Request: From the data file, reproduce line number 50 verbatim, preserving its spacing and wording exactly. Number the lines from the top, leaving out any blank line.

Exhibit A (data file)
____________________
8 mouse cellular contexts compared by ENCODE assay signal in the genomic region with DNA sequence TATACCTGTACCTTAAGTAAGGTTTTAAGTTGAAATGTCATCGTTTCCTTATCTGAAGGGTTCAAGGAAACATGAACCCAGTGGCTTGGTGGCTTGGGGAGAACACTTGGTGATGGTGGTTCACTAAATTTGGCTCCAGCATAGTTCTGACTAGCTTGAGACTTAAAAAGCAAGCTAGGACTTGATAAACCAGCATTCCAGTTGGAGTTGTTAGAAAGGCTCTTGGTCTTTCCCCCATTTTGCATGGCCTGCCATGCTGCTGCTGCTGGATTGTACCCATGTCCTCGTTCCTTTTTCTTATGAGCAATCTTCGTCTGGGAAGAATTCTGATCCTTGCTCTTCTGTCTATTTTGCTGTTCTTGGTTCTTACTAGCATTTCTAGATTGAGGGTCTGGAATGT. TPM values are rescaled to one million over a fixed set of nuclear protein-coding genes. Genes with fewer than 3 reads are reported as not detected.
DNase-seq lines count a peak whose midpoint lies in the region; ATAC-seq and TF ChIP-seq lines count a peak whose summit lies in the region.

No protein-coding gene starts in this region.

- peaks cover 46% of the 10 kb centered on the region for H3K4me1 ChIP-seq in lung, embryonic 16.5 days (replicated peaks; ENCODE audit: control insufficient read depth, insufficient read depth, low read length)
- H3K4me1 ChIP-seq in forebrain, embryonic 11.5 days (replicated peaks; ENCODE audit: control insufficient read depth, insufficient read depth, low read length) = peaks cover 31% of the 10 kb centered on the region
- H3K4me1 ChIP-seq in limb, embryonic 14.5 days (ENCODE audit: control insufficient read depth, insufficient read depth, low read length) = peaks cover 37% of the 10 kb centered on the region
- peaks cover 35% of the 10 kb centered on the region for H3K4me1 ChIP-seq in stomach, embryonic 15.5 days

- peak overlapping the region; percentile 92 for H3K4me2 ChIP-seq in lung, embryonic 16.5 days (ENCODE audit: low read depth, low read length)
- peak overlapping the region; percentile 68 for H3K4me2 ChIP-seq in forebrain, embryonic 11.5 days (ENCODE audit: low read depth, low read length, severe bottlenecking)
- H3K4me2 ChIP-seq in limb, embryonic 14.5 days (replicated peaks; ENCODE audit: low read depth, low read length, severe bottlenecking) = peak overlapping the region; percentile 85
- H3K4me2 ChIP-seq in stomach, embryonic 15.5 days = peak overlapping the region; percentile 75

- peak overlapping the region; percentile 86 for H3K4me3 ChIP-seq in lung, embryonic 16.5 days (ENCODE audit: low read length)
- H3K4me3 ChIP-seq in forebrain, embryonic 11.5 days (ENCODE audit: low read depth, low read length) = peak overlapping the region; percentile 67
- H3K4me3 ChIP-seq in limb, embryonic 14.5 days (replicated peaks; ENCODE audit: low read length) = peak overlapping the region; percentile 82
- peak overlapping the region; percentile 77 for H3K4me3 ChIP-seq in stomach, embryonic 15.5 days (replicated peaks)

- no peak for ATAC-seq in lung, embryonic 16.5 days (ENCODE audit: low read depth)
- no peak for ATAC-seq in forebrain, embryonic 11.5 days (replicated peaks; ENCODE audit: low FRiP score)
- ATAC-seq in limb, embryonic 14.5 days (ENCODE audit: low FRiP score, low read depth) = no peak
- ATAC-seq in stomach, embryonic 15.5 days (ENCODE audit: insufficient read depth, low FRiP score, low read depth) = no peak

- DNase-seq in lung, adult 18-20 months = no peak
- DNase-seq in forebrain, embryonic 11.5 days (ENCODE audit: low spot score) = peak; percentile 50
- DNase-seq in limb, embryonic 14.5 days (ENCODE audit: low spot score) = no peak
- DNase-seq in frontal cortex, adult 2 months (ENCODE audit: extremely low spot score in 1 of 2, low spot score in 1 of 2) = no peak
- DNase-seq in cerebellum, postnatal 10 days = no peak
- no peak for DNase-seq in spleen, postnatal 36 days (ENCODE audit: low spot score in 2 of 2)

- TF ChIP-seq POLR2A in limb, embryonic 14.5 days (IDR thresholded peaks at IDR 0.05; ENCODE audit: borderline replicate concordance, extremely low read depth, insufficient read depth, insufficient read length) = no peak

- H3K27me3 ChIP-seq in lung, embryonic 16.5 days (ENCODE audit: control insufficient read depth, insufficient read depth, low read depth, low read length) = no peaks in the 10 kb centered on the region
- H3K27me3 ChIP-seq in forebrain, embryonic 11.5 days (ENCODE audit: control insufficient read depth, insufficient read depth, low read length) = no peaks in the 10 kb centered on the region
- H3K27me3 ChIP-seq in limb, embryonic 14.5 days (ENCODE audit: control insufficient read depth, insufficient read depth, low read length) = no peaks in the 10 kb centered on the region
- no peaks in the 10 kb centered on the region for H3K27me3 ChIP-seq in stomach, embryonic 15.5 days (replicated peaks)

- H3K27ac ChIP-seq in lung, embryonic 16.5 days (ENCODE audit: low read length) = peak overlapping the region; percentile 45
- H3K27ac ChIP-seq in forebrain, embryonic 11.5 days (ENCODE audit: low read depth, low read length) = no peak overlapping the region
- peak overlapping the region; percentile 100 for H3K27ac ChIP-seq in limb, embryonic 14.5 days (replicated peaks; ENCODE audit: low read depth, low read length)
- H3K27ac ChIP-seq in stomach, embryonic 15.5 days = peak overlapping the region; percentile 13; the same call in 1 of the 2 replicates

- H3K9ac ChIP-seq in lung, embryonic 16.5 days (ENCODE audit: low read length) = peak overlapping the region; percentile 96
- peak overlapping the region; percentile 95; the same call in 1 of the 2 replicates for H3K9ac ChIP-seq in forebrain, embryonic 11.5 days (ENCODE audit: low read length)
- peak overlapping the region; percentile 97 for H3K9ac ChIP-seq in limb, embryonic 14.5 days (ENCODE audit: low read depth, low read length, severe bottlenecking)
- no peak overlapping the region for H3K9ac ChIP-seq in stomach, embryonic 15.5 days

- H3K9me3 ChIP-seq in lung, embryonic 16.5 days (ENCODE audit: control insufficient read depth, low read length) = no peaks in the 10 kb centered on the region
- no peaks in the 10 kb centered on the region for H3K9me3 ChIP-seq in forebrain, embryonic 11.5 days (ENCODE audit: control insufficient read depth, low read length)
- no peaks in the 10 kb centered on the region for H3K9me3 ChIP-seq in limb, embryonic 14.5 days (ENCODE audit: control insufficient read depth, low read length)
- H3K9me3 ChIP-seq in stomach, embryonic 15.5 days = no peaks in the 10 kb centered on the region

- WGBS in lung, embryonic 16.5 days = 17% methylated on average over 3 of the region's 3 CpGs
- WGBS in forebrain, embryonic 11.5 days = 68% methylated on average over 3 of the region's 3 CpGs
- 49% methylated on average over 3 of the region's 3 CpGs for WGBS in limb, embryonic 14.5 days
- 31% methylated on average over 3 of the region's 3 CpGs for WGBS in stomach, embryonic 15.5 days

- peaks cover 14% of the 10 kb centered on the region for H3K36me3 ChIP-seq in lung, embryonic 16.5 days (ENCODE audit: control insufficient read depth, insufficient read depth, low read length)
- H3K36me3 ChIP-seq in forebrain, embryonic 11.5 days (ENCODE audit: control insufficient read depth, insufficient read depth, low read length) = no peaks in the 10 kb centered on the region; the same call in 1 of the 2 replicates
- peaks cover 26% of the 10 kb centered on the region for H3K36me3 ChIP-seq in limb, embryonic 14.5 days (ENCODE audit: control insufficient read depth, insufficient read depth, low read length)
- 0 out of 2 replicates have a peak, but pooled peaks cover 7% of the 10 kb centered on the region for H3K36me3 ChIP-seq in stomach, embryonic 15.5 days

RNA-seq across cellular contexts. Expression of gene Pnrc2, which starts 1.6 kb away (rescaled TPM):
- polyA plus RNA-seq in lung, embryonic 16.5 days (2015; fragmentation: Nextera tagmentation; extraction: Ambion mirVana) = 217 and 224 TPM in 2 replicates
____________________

- 0 out of 2 replicates have a peak, but pooled peaks cover 7% of the 10 kb centered on the region for H3K36me3 ChIP-seq in stomach, embryonic 15.5 days